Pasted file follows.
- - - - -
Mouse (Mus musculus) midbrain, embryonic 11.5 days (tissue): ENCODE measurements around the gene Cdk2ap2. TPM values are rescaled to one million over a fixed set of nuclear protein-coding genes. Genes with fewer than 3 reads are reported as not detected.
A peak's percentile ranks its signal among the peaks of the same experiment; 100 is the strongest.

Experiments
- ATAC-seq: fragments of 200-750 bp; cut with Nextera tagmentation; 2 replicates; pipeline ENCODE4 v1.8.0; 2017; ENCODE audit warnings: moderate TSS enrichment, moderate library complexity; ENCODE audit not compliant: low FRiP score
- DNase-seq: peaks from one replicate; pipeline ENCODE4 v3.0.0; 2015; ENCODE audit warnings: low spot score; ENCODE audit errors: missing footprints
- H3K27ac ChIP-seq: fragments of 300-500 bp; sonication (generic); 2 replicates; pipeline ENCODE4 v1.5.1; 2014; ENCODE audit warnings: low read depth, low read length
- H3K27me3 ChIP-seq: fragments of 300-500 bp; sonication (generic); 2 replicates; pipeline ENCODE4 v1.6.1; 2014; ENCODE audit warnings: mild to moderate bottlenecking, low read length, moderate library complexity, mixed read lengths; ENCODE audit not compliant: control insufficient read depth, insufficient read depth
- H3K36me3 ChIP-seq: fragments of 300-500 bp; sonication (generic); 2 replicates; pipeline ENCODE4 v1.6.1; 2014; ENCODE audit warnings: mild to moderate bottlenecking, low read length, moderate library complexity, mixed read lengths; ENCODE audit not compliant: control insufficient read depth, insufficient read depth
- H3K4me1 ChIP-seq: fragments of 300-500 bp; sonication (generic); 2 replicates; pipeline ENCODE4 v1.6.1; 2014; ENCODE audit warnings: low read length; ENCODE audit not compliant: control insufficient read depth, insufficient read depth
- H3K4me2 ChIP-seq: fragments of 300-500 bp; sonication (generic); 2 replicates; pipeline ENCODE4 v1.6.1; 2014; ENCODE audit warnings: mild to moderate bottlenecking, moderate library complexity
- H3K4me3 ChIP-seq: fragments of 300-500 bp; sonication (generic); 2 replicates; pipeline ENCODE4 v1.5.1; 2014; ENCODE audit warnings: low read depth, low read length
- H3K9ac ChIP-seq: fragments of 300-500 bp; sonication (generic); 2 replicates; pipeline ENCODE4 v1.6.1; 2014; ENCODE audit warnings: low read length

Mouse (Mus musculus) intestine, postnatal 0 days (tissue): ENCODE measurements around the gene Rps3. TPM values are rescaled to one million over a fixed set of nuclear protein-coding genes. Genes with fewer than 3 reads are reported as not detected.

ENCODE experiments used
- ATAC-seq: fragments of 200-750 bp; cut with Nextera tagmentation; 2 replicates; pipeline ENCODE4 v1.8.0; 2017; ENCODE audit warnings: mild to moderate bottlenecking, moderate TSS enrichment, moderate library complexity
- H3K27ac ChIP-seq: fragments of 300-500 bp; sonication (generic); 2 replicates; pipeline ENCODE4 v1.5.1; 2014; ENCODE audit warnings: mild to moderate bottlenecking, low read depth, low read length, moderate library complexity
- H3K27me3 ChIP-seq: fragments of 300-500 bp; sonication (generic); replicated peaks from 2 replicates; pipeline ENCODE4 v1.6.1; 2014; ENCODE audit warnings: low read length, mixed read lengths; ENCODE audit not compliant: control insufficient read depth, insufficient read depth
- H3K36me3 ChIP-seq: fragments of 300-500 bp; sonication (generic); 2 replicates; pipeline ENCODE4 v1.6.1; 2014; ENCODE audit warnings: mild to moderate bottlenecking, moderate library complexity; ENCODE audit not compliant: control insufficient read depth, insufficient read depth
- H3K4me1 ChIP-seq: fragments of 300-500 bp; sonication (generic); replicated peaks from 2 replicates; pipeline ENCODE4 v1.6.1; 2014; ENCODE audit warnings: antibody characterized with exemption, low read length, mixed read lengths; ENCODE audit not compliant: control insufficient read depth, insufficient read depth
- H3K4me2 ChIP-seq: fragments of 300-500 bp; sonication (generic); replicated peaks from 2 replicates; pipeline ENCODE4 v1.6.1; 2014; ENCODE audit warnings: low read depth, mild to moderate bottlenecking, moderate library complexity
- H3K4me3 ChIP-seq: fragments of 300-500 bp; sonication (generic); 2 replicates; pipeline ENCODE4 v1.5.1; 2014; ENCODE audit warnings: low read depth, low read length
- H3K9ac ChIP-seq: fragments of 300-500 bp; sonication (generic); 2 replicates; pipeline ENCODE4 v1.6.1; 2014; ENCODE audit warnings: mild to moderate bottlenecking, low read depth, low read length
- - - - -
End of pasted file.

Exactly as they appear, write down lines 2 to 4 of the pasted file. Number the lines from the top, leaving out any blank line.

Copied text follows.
A peak's percentile ranks its signal among the peaks of the same experiment; 100 is the strongest.

Experiments
- ATAC-seq: fragments of 200-750 bp; cut with Nextera tagmentation; 2 replicates; pipeline ENCODE4 v1.8.0; 2017; ENCODE audit warnings: moderate TSS enrichment, moderate library complexity; ENCODE audit not compliant: low FRiP score